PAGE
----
We find, under the circumstances of this case, nothing in these instructions of which the defendant may justly complain. See Ramsay Co. v. Bill Posters Assn., 260 U.S. 501, 512. The statement in Victor Talking Mach. Co. v. Kemeny (C.C.A.), 271 Fed. 810, 819, on which the defendant relies was based on the assumptions that the plaintiff had not only been a party to the unlawful combination, but that his earlier profits had exceeded those which "he could earn lawfully in a competitive market." And in Eastman Kodak Co. v. Blackmore (C.C.A.), 277 Fed. 694, 699, the substance of the holding was that the profits made by the plaintiff during an earlier period ending in 1902, in which he had actively participated in the unlawful combination, could not be set up as the standard of the profits which he would have realized in a much later period commencing in 1908.
The defendant further contends that, apart from this question the plaintiff's damages were purely speculative, not proved by any facts from which they were logically and legally inferable, and not of an amount susceptible of expression in figures, Keogh v. C. & N.W. Ry. Co., 260 U.S. 156, 165. In support of this contention it is urged in argument, inter alia, that there was no showing as to the separate cost of handling the defendant's goods during the preceding four years; that if the plaintiff's entire business be considered as a unit and the total expenses and costs of goods be deducted from the entire receipts, it is shown to have had a net loss in the two years preceding 1910, but to have made a substantial net profit in that and the succeeding year; that the estimate as to the additional expense which the plaintiff would have incurred in handling the defendant's goods during the period in suit, was purely conjectural and speculative; and that it was a mere assumption, discredited by the testimony, that the plaintiff could have sold as large a quantity of the defendant's goods during the period in suit, after taking over a line of other goods, as it had before.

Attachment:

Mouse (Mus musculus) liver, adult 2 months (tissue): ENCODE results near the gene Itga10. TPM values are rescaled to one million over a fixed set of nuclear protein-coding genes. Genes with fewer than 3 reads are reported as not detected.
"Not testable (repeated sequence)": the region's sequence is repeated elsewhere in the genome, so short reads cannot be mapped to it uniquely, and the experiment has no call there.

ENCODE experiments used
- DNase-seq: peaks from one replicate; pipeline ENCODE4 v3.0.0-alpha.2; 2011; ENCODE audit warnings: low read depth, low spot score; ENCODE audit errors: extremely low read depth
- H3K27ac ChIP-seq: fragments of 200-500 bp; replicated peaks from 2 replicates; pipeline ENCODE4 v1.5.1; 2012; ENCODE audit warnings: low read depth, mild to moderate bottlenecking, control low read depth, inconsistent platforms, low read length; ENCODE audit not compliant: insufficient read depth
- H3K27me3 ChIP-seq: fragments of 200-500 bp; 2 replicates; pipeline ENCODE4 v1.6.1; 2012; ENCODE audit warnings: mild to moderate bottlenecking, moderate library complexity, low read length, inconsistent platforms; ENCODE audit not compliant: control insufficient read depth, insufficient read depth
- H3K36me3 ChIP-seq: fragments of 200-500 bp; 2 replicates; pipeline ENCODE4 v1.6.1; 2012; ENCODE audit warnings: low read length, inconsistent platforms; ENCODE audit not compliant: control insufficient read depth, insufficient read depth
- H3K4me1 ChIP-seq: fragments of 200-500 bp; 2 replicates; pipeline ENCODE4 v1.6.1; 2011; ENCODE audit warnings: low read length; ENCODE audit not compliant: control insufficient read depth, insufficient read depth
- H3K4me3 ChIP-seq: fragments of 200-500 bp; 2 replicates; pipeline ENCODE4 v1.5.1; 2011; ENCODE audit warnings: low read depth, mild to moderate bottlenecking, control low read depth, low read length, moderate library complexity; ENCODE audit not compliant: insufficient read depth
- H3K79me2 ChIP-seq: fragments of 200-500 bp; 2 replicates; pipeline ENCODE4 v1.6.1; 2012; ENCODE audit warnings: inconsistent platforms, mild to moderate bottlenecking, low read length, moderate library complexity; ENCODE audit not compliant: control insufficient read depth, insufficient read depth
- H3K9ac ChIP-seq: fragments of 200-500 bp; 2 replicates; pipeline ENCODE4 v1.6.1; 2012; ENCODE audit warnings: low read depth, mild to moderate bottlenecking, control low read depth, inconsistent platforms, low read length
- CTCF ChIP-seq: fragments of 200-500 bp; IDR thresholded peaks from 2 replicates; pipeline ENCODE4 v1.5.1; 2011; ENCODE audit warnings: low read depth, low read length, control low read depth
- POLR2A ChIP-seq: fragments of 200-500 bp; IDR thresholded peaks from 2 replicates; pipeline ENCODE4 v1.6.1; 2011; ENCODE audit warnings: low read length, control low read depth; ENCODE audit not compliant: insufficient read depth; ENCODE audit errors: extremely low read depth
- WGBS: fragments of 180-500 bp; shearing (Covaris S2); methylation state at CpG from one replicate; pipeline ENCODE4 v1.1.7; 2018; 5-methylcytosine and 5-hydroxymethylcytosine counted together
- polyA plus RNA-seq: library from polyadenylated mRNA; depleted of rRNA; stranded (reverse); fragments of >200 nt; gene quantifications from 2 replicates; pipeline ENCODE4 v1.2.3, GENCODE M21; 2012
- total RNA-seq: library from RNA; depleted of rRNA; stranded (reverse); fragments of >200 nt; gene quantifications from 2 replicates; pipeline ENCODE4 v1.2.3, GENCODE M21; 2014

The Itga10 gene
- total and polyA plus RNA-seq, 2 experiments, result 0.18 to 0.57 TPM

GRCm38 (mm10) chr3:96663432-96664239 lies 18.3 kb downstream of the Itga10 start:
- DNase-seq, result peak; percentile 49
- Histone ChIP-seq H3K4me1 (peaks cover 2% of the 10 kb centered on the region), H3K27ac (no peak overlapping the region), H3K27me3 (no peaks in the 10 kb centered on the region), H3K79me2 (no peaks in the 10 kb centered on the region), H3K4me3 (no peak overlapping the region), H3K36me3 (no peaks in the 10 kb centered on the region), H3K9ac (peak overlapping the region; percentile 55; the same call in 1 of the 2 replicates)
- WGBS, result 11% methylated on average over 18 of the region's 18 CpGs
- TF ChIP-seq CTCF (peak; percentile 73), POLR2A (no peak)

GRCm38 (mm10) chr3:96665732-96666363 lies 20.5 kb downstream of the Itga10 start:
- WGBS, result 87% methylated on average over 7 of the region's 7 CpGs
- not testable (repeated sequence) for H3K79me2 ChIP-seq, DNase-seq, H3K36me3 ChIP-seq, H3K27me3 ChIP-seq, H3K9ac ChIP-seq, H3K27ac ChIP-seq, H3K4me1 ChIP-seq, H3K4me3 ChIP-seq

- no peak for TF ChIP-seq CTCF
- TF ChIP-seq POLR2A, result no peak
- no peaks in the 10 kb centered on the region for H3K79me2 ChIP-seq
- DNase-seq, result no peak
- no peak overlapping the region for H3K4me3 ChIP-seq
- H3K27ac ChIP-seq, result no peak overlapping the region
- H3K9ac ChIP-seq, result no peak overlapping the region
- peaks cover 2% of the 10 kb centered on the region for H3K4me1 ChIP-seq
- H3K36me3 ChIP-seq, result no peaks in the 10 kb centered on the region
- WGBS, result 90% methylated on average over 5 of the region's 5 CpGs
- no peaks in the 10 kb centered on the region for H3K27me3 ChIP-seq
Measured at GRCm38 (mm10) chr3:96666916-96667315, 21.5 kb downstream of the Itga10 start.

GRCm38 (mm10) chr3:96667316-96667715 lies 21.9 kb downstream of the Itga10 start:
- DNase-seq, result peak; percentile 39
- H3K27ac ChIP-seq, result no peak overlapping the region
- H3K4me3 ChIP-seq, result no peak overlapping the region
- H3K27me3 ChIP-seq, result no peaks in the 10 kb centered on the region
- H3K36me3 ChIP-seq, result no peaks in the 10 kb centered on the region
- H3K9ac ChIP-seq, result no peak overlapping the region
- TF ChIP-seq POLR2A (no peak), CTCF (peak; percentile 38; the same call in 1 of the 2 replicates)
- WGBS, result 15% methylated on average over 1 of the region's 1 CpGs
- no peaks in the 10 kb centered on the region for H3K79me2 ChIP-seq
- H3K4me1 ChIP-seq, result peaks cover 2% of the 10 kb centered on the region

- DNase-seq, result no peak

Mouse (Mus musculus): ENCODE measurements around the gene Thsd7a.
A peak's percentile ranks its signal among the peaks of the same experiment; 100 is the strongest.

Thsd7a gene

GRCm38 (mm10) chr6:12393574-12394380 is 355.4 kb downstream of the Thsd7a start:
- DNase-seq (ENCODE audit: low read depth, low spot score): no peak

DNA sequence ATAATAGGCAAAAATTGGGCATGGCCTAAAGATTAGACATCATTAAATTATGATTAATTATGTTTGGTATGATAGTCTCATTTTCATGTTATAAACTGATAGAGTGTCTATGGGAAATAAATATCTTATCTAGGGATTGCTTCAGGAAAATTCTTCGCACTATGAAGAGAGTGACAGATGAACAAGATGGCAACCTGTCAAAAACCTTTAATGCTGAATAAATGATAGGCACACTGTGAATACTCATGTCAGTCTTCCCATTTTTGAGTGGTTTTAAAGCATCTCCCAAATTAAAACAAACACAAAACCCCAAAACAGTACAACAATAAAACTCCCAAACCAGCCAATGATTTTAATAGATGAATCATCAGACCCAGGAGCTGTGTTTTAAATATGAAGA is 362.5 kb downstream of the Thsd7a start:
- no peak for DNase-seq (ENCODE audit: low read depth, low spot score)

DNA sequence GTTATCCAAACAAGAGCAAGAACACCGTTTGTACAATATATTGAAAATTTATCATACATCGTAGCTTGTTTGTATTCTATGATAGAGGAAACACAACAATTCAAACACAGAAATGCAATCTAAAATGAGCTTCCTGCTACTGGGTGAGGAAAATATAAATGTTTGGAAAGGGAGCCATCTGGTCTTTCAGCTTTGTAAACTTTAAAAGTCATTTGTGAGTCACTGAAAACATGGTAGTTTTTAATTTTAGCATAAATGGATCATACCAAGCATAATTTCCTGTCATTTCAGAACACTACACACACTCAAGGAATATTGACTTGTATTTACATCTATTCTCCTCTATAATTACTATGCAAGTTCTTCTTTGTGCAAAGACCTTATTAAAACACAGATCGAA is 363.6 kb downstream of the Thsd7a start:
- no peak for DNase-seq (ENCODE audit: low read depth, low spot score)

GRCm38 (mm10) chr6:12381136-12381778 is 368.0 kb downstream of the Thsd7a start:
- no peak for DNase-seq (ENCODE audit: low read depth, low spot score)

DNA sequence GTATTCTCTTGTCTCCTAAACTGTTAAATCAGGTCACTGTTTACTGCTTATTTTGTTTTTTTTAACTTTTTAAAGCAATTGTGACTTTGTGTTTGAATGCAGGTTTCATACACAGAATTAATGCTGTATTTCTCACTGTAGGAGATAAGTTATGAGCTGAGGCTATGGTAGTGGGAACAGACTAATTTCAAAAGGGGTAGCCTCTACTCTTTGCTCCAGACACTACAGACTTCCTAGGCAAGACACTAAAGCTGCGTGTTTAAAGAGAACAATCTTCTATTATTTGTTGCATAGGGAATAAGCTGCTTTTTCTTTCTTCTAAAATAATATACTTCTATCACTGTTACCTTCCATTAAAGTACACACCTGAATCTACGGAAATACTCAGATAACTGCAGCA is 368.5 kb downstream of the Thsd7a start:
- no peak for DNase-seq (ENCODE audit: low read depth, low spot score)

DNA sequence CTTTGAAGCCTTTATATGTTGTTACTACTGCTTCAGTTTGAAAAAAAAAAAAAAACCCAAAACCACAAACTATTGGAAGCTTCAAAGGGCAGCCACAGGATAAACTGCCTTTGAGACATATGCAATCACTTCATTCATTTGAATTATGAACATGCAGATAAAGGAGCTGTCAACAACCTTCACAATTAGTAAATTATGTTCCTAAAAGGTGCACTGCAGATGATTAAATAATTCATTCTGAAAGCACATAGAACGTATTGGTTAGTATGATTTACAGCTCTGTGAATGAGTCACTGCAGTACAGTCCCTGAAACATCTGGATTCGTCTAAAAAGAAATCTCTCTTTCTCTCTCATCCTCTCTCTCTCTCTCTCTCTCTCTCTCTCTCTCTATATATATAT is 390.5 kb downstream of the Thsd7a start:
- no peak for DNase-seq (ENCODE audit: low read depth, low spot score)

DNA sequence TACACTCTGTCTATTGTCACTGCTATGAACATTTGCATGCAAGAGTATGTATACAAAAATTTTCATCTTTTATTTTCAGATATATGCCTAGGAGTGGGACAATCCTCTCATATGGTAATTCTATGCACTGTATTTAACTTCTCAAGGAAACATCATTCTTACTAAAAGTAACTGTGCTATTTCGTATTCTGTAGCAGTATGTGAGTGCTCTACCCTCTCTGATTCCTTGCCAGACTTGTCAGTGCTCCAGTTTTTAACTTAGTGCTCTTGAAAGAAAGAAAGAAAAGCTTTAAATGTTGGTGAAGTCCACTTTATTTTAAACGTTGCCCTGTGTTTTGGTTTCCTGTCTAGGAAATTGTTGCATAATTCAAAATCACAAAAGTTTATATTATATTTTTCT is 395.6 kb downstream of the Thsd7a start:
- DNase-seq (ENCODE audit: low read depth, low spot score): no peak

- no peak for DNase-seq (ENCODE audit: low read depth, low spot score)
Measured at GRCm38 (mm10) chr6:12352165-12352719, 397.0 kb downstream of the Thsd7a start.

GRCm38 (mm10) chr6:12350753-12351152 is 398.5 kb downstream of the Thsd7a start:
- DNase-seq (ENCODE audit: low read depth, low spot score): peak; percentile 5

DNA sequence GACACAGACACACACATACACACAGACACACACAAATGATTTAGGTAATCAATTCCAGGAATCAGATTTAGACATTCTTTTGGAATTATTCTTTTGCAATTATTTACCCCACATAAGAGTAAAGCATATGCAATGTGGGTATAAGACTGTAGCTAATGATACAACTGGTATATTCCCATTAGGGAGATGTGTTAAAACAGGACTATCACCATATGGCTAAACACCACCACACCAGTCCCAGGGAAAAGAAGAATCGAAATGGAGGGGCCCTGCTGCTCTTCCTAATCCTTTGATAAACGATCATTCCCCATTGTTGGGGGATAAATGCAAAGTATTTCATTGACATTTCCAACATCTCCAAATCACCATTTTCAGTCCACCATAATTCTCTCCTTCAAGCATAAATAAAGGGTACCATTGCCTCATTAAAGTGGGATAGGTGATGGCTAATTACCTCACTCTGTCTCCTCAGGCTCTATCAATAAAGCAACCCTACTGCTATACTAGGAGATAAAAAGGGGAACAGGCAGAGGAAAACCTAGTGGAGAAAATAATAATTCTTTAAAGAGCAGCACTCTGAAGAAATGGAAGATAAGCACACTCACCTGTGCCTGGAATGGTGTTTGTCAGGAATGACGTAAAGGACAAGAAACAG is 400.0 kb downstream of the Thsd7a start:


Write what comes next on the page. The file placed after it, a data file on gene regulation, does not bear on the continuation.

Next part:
As to this question the Court of Appeals — after stating that in its opinion the plaintiff's evidence would have supported a much larger verdict than that returned by the jury — said: "The plaintiff had an established business, and the future profits could be shown by past experience. It was permissible to arrive at net profits by deducting from the gross profits of an earlier period an estimated expense of doing business. Damages are not rendered uncertain because they cannot be calculated with absolute exactness. It is sufficient if a reasonable basis of computation is afforded, although the result be only approximate." This, we think, was a correct statement of the applicable rules of law. Furthermore, a defendant whose wrongful conduct has rendered difficult the ascertainment of the precise damages suffered by the plaintiff, is not entitled to complain that they cannot be measured with the same exactness and precision as would otherwise be possible. Hetel v. Baltimore & Ohio R.R., 169 U.S. 26, 39. And see Lincoln v. Orthwein (C.C.A.), 120 Fed. 880, 886.
We conclude that plaintiff's evidence as to the amount of damages, while mainly circumstantial, was competent; and that it sufficiently showed the extent of the damages, as a matter of just and reasonable inference, to warrant the submission of this question to the jury. The jury was instructed, in effect, that the amount of the damages could not be determined by mere speculation or guess, but must be based on evidence furnishing data from which the amount of the probable loss could be ascertained as a matter of reasonable inference. And the question as to the amount of the plaintiff's damages having been properly submitted to the jury, its determination as to this matter is conclusive.
The judgment is accordingly